Getting at the root of why Google’s new messaging app exists — and why it feels so inconsequential.
The best apps are the ones that address a genuine problem or void in our lives. Inbox made it easier to manage incoming email, especially from mobile; Chrome made it simple to keep browser tabs synced across multiple devices and platforms; and Photos made it feasible to store and manage oodles of images without worrying about limited local space. Now we have Allo, Google’s new attempt at conquering the ever-crowded field of mobile messaging. Allo is the latest in a long and often confusing line of Google messaging apps. It has some interesting touches, like a context-based suggested reply system and an on-demand Google bot that lets you get info from the internet without leaving a chat.
Allo, for the uninitiated, is basically an alternate version of WhatsApp, Facebook Messenger, or even Google’s own (still in existence) Hangouts. It lets you communicate via text, photos, and stickers with people you know — either one on one or in a group setting — provided they’re also using the app.
Allo’s calling card, so to speak, is the presence of the new Google Assistant — an artificial intelligence-based bot that lives in the app and stands by to take your questions.
The easiest way to think about Assistant is as an expanded and rebranded version of the voice search system available on Android today. You can ask it the same sorts of stuff you might ask Google by talking to your phone (or typing into a search box) now — anything from basic facts to movie times, info on nearby businesses, news and weather, or personal info from your email (like the status of an upcoming flight).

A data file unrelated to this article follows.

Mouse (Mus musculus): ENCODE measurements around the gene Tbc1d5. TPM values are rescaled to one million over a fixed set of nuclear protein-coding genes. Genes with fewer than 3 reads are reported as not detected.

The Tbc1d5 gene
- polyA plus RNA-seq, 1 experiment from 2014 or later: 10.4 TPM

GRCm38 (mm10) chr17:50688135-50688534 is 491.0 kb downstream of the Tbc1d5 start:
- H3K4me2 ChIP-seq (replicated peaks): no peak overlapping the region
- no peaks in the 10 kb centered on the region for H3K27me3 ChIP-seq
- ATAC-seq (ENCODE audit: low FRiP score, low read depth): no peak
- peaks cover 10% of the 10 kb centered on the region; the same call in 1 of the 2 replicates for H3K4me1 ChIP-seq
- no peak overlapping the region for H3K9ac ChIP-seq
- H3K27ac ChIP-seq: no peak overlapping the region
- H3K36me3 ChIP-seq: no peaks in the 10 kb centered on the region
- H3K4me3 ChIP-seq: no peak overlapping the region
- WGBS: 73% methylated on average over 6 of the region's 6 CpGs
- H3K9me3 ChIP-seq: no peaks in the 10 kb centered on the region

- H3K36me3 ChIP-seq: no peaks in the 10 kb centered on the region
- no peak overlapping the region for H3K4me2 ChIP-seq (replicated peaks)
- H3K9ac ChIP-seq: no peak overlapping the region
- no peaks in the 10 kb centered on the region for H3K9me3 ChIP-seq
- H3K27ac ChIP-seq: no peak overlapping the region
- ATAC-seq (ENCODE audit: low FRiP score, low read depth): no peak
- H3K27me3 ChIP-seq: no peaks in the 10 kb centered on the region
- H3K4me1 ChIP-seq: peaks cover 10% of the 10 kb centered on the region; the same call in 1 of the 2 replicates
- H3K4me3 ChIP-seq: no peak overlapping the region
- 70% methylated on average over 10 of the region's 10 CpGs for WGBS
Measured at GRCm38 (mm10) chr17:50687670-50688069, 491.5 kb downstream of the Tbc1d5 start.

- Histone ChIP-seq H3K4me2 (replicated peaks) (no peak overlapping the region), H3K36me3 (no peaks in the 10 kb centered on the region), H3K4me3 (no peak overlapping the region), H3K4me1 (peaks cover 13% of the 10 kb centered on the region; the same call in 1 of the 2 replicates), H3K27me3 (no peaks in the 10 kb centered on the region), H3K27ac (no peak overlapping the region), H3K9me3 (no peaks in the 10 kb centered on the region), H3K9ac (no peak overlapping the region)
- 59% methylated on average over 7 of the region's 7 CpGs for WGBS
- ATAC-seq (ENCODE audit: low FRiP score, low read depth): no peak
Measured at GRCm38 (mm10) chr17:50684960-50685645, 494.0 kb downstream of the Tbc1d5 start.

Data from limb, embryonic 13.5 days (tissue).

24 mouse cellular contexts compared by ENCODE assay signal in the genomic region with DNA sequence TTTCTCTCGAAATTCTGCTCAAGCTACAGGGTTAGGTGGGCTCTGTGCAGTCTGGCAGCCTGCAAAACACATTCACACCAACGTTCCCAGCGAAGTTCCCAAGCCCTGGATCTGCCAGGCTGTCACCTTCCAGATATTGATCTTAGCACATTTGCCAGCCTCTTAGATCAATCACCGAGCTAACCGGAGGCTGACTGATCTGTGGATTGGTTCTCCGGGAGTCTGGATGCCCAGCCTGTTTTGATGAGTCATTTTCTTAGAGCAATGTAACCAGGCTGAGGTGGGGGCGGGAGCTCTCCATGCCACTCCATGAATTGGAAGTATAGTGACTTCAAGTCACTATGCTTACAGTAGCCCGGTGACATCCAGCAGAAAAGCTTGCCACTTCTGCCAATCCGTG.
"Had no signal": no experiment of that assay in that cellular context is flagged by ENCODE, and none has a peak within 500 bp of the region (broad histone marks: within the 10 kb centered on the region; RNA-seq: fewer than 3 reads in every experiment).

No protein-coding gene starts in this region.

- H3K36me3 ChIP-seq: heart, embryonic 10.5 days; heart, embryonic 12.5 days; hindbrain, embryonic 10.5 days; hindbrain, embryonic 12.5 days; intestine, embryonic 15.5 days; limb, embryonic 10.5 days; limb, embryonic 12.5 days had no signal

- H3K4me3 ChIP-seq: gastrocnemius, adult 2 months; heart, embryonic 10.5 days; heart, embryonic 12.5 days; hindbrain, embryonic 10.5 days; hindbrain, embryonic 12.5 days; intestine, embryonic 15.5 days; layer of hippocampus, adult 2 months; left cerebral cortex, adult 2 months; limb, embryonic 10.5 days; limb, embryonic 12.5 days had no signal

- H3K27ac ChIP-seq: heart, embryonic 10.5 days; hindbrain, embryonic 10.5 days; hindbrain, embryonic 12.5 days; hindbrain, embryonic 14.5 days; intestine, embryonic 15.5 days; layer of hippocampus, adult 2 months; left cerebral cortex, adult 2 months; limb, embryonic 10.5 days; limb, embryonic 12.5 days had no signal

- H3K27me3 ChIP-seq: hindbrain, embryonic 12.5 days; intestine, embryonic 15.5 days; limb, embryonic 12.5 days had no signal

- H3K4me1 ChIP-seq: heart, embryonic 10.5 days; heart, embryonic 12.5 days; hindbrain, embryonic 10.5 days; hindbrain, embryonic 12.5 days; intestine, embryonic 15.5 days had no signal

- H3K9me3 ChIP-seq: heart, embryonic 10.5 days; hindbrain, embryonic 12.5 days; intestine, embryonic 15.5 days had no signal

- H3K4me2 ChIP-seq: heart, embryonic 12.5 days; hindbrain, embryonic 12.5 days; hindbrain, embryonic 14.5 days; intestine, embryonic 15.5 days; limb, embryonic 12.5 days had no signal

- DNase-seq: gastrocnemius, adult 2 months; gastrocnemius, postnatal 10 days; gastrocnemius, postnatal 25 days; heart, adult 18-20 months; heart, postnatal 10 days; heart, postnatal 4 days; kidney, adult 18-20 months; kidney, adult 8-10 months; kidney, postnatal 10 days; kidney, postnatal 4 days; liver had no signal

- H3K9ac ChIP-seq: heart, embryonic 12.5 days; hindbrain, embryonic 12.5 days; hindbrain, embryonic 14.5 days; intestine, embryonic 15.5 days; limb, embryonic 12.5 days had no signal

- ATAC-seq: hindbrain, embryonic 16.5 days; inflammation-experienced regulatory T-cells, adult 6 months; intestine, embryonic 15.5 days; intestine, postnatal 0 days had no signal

You’ll get the same sorts of answers you’d get from regular voice search, only within a chat window and with a more human-emulating vibe.
And that’s really the core of what Allo’s all about — keeping you within your messaging app, where many of us spend much of our time, and still keeping you connected to Google.
It’s worth noting, however, that Assistant itself won’t actually be exclusive to Allo; the same system will also be implemented into the new Google Home tabletop assistant device later this year, and all signs suggest it’ll soon be integrated into the main Google app and turned into a core part of the overall Android experience. It appears Assistant will ultimately become a unified umbrella brand for features like Google Now and Now On Tap as well as the regular system-level voice search. Allo is just one of the many vessels in which it’ll exist.
So what’s the real benefit of using Allo, then? Sure, there’s a touch of added convenience in being able to call up external info while chatting, without having to switch apps — and the suggested replies can be handy on occasion — but in the grand scheme of things, those feel like pretty minimal perks. Allo’s larger value, I suspect, lies on Google’s side of the equation.
Searching for Allo’s value
Much has been written over the past several months about how companies like Facebook are dominating the mobile messaging market while Google sits on the sidelines. And with Facebook making a big deal lately about its own Messenger bots — chat-based programs that let you do things like search for flights, get news, and place orders for actual merchandise — Google is facing a serious threat of getting cut out from the kinds of interactions that serve as its bread and butter.
Remember: Google is a business, and it makes its money primarily by selling ads. In order to do that effectively, it needs you to use the internet and thus its services, including search, as much as possible so it can cater ads to your interests. If it doesn’t know enough about you, it can’t accomplish its primary corporate goal. And if you’re spending a fair amount of time in a messaging app that provides its own nascent form of internet search, Google stands to lose out on a lot of valuable data.
So, yeah: With that context at hand, it’s easy to understand why Google wants to create its own messaging universe and do everything it can to keep you inside of it — or at least keep you relying on Google to get wherever you need to go. The real question for us, though, isn’t why Allo might be worthwhile to Google. It’s why it might be worthwhile to you.
Want to know about the features Allo is lacking??
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